The metrics are based on the relationship between citations to a journal and the number of articles in that journal over a set period. Some of the calculations try to take account of differences in citation practices within different fields (AIS, SNIP, SJR), while others can only be used to compare journals within a certain field (JIF, IPP).
In recent years, a movement has begun which, via a number of recommendations, aims to reduce the use of journal metrics as indicators of research impact (San Francisco Declaration on Research Assessment (DORA)).
Journal Impact Factor is based on citations from Web of Science. You can find JIF via Journal Citation Reports.
“The journal Impact Factor is the average number of times articles from the journal published in the past two years have been cited in the JCR year. The Impact Factor is calculated by dividing the number of citations in the JCR year by the total number of articles published in the two previous years. An Impact Factor of 1.0 means that, on average, the articles published one or two year ago have been cited one time. An Impact Factor of 2.5 means that, on average, the articles published one or two year ago have been cited two and a half times. The citing works may be articles published in the same journal. However, most citing works are from different journals, proceedings, or books indexed by Web of Science.”
“The source normalized impact per publication, calculated as the number of citations given in the present year to publications in the past three years divided by the total number of publications in the past three years. The difference with IPP is that in the case of SNIP citations are normalized in order to correct for differences in citation practices between scientific fields. Essentially, the longer the reference list of a citing publication, the lower the value of a citation originating from that publication. A detailed explanation is offered in our scientific paper.”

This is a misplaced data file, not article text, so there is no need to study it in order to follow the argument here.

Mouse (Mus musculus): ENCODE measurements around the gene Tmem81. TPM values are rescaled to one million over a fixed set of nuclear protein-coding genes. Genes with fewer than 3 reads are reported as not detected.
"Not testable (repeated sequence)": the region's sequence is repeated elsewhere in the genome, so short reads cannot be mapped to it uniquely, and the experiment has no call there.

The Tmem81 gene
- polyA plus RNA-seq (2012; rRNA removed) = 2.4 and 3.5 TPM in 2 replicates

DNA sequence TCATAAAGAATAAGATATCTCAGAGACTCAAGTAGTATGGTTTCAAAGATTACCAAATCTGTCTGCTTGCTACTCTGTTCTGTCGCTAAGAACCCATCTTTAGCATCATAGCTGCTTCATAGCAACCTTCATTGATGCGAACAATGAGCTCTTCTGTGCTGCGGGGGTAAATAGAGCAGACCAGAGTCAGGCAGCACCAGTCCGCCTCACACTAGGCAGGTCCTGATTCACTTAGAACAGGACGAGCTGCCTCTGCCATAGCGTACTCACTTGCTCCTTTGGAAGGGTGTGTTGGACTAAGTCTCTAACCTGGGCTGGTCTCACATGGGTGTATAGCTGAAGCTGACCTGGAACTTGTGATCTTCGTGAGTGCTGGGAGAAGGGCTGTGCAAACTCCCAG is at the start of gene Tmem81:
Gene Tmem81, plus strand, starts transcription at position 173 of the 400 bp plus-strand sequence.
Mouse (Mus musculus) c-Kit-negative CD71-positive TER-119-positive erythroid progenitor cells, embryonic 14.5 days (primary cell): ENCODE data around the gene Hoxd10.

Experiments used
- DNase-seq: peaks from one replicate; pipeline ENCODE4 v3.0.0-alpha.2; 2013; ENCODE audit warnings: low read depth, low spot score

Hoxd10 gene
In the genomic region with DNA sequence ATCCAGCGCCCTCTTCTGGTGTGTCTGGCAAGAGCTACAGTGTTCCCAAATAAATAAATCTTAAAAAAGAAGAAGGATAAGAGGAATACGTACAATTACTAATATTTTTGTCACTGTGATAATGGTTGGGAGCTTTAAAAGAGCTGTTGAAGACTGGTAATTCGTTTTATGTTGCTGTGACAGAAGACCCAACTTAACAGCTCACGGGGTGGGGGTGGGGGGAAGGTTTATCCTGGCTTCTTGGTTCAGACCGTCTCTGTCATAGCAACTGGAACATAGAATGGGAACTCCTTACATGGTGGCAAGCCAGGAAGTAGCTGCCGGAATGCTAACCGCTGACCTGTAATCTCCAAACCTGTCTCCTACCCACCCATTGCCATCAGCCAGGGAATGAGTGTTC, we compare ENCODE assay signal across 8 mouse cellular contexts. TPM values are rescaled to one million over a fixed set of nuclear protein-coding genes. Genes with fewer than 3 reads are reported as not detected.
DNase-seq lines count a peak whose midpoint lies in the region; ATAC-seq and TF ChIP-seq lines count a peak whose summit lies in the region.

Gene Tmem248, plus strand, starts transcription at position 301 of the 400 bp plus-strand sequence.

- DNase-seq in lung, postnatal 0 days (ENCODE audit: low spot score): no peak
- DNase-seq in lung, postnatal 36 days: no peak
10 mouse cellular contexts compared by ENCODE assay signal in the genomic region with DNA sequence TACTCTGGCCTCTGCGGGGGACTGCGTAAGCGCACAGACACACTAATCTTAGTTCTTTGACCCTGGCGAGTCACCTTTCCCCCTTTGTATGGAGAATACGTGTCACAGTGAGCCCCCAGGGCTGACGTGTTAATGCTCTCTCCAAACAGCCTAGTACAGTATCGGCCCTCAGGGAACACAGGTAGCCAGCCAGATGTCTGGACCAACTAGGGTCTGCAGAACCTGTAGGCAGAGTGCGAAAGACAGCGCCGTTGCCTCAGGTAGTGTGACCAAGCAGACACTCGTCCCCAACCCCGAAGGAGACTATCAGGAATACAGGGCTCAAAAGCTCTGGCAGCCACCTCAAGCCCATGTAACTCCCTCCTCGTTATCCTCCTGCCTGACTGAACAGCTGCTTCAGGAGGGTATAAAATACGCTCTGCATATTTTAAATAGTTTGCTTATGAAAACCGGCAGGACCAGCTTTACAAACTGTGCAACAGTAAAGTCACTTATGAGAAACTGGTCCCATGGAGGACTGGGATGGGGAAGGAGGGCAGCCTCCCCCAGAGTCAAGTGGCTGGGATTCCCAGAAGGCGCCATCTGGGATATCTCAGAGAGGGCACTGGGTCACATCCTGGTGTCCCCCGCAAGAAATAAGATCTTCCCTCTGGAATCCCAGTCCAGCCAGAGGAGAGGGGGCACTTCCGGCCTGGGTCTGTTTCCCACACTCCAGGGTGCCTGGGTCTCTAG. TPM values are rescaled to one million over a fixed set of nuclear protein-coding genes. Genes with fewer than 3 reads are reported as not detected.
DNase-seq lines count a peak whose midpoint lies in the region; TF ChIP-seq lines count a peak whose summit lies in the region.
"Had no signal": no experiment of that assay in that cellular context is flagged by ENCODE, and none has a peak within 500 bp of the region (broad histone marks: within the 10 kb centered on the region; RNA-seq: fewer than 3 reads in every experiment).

Article Influence scores are based on citations from Web of Science. You can find AIS via Journal Citation Reports.
“The Article Influence determines the average influence of a journal's articles over the first five years after publication. It is calculated by dividing a journal’s Eigenfactor Score by the number of articles in the journal, normalized as a fraction of all articles in all publications. This measure is roughly analogous to the 5-Year Journal Impact Factor in that it is a ratio of a journal’s citation influence to the size of the journal’s article contribution over a period of five years.”
“The mean Article Influence Score is 1.00. A score greater than 1.00 indicates that each article in the journal has above-average influence. A score less than 1.00 indicates that each article in the journal has below-average influence. “
“The Eigenfactor Score calculation is based on the number of times articles from the journal published in the past five years have been cited in the JCR year, but it also considers which journals have contributed these citations so that highly cited journals will influence the network more than lesser cited journals. References from one article in a journal to another article from the same journal are removed, so that Eigenfactor Scores are not influenced by journal self-citation.“
Scimago Journal rank is based on citations from Scopus. You can find SJR in Scopus and at www.scimagojr.com/
”It expresses the average number of weighted citations received in the selected year by the documents published in the selected journal in the three previous years, --i.e. weighted citations received in year X to documents published in the journal in years X-1, X-2 and X-3.” (http://www.scimagojr.com/help.php)
You can find many different metrics for journal impact which, among other things, can be used to compare the different journals’ prestige and influence.
This page describes the most frequently used metrics, based on citation count. But you can also compare journals by means of lists that have been built up more qualitatively, such as the Danish BFI’s authority lists (interdisciplinary) or Harzings Journal Quality List, which brings together 17 journal rankings within the subjects of economics, finance, accounting, management and marketing.